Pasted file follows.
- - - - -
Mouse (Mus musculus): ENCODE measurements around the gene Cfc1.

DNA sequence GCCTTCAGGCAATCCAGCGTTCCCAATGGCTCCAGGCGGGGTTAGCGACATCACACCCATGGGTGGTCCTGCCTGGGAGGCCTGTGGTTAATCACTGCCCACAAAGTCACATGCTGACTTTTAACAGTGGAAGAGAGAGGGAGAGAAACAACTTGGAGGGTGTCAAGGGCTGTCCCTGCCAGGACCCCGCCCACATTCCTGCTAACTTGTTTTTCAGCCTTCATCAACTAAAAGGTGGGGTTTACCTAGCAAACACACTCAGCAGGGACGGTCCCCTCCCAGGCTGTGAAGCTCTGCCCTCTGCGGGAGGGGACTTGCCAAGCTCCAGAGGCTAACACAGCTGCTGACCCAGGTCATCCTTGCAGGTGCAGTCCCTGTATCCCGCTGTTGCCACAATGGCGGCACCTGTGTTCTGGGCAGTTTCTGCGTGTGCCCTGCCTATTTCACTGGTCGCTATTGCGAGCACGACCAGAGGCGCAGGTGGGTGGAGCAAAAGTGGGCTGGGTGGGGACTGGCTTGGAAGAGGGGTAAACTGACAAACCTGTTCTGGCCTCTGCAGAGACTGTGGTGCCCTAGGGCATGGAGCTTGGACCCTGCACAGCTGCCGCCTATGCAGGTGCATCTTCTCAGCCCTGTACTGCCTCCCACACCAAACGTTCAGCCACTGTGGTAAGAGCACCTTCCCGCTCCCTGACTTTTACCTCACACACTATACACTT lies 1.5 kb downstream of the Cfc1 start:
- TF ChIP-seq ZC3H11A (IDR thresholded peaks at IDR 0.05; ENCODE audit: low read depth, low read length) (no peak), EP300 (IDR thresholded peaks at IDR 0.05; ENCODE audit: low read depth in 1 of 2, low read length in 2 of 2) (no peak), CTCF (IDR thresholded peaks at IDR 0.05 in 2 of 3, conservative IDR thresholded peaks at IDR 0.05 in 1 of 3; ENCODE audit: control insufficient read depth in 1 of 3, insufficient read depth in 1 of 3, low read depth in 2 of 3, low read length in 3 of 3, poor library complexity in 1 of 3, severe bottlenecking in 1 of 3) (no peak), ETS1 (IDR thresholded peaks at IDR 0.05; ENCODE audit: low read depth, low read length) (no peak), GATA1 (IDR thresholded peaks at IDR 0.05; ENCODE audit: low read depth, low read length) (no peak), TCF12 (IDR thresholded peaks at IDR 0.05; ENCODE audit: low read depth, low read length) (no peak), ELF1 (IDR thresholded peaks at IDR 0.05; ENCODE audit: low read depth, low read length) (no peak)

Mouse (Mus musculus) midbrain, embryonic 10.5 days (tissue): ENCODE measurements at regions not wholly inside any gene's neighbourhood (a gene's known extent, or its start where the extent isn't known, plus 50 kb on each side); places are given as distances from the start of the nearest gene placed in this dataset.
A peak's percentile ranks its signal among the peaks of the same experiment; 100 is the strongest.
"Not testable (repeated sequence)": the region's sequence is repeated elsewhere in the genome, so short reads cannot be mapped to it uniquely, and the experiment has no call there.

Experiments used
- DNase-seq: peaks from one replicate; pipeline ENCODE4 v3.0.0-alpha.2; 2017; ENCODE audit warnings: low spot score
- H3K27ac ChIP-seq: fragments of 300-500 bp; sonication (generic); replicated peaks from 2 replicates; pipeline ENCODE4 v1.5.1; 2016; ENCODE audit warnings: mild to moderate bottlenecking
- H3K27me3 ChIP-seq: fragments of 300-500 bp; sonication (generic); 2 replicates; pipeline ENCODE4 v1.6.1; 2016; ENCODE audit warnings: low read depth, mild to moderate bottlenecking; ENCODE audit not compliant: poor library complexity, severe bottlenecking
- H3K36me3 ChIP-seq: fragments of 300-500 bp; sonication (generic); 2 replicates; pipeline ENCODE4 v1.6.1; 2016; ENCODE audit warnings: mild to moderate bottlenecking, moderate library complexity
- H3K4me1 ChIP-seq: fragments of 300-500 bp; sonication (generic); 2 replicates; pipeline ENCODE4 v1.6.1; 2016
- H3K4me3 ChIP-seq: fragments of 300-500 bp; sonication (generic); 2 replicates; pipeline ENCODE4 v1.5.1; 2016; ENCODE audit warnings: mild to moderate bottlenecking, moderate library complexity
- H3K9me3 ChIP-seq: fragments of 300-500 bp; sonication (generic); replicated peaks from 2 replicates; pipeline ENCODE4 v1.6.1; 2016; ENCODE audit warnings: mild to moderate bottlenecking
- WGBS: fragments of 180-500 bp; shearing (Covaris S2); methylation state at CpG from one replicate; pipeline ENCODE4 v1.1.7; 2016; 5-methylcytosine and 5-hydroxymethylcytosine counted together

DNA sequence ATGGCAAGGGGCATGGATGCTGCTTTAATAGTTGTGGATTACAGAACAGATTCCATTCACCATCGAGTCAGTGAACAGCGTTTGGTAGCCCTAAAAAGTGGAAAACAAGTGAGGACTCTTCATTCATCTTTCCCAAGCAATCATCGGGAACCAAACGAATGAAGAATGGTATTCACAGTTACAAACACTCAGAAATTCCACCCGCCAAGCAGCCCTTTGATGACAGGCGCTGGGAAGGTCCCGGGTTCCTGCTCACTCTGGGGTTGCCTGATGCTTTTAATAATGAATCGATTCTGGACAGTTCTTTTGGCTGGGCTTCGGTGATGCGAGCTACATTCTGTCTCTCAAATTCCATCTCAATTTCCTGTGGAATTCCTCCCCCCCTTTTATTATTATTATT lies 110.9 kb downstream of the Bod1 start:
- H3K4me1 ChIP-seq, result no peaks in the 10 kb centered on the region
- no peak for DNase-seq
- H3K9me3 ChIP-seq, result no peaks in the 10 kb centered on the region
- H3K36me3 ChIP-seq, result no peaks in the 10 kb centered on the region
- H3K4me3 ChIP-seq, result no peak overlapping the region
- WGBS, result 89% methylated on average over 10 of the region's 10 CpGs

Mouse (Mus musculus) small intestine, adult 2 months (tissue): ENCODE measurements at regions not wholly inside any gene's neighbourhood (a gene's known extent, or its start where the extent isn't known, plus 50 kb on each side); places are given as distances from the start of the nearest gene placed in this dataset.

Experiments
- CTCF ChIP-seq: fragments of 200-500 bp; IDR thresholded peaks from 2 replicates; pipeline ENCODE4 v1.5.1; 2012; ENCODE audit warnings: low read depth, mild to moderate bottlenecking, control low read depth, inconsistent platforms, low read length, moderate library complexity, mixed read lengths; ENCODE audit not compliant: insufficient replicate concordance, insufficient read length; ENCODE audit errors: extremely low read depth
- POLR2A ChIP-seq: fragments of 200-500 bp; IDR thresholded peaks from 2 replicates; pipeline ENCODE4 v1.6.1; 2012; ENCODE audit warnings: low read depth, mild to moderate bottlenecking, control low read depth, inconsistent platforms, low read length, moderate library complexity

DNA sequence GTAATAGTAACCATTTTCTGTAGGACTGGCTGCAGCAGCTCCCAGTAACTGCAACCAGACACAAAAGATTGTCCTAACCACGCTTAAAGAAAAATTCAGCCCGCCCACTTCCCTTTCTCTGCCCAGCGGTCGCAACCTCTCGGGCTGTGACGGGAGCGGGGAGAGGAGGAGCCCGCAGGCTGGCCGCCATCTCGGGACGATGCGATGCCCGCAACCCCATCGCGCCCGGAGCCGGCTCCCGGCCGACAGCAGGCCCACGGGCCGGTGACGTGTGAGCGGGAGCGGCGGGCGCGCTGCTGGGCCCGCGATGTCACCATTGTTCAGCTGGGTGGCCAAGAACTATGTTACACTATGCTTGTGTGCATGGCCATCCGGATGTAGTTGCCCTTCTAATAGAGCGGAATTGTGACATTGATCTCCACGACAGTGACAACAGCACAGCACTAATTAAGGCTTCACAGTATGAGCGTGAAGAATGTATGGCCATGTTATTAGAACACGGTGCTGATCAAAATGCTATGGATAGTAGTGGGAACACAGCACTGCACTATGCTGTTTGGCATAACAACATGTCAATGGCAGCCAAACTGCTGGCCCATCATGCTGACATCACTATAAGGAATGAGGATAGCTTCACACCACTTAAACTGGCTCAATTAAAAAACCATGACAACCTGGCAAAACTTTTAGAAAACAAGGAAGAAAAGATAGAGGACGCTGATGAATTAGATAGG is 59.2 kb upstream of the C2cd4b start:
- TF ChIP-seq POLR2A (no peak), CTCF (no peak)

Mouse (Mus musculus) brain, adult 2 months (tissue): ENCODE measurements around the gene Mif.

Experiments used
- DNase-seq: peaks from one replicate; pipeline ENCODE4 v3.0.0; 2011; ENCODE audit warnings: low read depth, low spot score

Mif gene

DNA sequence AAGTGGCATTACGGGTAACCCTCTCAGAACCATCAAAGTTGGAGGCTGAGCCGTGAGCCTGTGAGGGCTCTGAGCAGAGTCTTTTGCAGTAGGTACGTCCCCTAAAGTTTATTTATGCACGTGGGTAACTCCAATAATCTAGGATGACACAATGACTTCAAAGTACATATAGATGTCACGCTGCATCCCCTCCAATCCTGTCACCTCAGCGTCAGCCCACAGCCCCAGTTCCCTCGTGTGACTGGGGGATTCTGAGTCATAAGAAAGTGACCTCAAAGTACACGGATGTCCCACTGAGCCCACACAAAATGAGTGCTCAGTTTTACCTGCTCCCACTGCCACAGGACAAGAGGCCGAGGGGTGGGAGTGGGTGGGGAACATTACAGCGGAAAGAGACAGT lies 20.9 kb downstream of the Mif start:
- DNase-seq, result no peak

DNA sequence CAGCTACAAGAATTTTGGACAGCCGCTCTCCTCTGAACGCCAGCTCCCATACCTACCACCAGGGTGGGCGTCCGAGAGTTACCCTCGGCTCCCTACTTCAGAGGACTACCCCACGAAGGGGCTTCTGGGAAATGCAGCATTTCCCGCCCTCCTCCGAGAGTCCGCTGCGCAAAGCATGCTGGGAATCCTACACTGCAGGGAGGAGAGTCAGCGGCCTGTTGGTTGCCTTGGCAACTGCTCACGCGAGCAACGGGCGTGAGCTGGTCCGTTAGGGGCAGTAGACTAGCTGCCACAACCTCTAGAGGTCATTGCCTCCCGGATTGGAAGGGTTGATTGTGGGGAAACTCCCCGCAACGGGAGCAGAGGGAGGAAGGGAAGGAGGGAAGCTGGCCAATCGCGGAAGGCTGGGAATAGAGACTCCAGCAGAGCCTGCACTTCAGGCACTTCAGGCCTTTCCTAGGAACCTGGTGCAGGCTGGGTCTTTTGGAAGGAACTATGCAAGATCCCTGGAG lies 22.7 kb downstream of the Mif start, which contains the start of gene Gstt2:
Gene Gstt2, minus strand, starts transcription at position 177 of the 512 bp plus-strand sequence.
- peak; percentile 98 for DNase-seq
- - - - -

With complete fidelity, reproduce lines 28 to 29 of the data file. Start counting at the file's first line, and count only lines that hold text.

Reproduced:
- TF ChIP-seq POLR2A (no peak), CTCF (no peak)

Mouse (Mus musculus) brain, adult 2 months (tissue): ENCODE measurements around the gene Mif.